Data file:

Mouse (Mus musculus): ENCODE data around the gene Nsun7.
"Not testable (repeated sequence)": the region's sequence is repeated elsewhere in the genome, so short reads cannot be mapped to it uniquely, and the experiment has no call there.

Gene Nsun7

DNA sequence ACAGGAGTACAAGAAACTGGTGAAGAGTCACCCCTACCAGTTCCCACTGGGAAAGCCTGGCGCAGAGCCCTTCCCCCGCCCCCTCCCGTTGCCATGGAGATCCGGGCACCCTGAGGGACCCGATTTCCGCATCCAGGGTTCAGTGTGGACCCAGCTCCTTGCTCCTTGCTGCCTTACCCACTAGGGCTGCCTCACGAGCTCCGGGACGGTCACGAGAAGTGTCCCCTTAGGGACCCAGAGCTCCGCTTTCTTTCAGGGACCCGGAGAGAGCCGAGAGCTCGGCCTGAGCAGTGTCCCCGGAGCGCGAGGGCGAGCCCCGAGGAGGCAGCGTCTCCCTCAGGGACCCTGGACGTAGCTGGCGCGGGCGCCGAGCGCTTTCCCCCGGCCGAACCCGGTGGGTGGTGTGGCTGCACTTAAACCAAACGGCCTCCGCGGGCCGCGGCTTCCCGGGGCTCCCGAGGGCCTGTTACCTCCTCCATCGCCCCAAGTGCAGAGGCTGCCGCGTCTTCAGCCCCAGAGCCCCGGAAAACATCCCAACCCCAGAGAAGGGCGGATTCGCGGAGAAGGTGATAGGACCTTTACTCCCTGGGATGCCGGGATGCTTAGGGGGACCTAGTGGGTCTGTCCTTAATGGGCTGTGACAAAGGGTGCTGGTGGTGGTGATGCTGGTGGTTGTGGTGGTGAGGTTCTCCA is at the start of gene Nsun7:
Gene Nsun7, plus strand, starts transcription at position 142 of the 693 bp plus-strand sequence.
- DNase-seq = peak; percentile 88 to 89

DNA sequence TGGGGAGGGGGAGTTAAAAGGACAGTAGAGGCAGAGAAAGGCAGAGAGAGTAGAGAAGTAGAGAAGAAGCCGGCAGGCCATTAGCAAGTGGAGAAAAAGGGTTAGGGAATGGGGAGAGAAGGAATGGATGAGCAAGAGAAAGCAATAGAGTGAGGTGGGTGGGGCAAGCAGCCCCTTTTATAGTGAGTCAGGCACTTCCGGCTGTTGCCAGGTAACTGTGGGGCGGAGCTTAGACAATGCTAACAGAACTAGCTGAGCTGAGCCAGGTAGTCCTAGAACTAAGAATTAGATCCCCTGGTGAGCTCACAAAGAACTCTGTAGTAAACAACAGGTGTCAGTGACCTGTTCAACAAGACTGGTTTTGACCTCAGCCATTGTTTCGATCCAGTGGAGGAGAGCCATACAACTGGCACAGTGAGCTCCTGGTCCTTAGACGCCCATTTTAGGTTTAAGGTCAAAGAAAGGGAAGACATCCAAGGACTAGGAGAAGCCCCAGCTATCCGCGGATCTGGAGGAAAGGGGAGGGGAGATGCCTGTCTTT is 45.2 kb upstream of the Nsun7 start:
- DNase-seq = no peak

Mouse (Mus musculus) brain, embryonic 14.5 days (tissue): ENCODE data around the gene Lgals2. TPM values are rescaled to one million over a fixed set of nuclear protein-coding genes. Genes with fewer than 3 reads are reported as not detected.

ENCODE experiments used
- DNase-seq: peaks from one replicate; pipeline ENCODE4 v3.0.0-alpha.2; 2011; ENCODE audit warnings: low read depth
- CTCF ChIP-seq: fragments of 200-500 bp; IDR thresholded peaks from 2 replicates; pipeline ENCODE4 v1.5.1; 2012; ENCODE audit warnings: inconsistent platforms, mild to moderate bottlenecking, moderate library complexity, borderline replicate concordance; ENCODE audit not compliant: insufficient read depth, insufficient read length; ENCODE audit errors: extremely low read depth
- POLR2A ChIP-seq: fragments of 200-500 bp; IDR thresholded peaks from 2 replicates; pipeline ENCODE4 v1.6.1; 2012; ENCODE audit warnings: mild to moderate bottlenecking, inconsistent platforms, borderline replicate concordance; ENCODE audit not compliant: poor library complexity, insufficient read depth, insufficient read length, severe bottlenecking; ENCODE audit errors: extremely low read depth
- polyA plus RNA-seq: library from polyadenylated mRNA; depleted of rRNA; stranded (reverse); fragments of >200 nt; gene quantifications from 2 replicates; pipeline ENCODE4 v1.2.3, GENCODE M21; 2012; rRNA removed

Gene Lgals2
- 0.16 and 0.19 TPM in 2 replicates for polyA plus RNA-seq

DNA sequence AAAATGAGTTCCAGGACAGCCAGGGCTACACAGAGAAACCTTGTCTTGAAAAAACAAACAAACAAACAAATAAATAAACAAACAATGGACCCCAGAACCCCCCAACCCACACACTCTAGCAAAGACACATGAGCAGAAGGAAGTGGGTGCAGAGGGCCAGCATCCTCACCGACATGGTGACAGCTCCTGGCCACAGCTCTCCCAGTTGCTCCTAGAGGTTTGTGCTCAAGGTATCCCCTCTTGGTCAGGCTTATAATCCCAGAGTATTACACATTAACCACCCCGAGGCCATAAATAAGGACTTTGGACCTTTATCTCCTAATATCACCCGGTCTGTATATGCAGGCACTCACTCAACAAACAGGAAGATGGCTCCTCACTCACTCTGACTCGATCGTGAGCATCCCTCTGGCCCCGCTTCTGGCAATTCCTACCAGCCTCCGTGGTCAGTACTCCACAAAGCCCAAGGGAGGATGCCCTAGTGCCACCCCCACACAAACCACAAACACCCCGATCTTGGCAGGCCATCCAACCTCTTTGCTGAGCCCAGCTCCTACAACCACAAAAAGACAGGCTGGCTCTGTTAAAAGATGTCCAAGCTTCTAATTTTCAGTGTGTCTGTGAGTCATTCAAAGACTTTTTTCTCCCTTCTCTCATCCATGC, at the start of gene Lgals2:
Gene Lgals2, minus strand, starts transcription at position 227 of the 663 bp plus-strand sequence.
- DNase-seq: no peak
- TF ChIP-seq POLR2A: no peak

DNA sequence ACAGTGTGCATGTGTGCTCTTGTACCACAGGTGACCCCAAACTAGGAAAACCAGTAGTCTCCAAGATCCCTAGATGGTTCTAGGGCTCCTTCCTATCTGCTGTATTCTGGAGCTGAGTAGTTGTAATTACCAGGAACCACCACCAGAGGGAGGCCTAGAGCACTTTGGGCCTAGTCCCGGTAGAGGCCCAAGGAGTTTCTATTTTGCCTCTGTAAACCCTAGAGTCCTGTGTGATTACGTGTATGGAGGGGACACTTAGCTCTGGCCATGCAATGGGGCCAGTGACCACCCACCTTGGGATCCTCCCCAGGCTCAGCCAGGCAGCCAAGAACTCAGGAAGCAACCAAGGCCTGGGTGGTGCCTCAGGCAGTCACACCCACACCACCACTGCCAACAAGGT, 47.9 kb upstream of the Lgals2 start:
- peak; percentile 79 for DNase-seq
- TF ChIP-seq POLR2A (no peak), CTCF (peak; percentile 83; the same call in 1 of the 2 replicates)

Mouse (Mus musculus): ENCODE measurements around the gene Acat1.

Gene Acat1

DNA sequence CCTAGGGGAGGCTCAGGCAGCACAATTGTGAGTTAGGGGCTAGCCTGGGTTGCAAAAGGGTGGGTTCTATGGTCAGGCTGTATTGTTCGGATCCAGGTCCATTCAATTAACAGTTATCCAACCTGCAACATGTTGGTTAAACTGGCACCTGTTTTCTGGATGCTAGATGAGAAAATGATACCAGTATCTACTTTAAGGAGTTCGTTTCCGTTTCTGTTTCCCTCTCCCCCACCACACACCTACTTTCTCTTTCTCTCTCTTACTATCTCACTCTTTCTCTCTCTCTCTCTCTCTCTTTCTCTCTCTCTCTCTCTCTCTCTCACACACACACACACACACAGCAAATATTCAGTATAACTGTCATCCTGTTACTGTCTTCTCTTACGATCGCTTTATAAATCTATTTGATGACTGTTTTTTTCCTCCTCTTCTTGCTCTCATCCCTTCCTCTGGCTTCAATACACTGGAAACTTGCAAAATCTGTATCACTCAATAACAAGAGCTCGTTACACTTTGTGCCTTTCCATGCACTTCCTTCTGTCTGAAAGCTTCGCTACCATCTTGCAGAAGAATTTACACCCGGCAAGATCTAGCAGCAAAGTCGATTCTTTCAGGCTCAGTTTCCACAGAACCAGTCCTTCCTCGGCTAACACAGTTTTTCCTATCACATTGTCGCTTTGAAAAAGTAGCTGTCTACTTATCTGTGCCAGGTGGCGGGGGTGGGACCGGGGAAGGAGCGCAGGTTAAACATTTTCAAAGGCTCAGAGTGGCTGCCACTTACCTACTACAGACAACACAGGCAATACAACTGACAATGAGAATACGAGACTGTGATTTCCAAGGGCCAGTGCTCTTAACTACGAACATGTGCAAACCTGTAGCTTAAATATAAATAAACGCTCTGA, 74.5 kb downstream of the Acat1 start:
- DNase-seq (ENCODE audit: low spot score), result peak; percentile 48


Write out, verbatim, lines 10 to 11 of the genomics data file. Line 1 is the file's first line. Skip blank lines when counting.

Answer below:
ENCODE experiments used
- DNase-seq: peaks from one replicate; pipeline ENCODE4 v3.0.0-alpha.2; 2011; ENCODE audit warnings: low read depth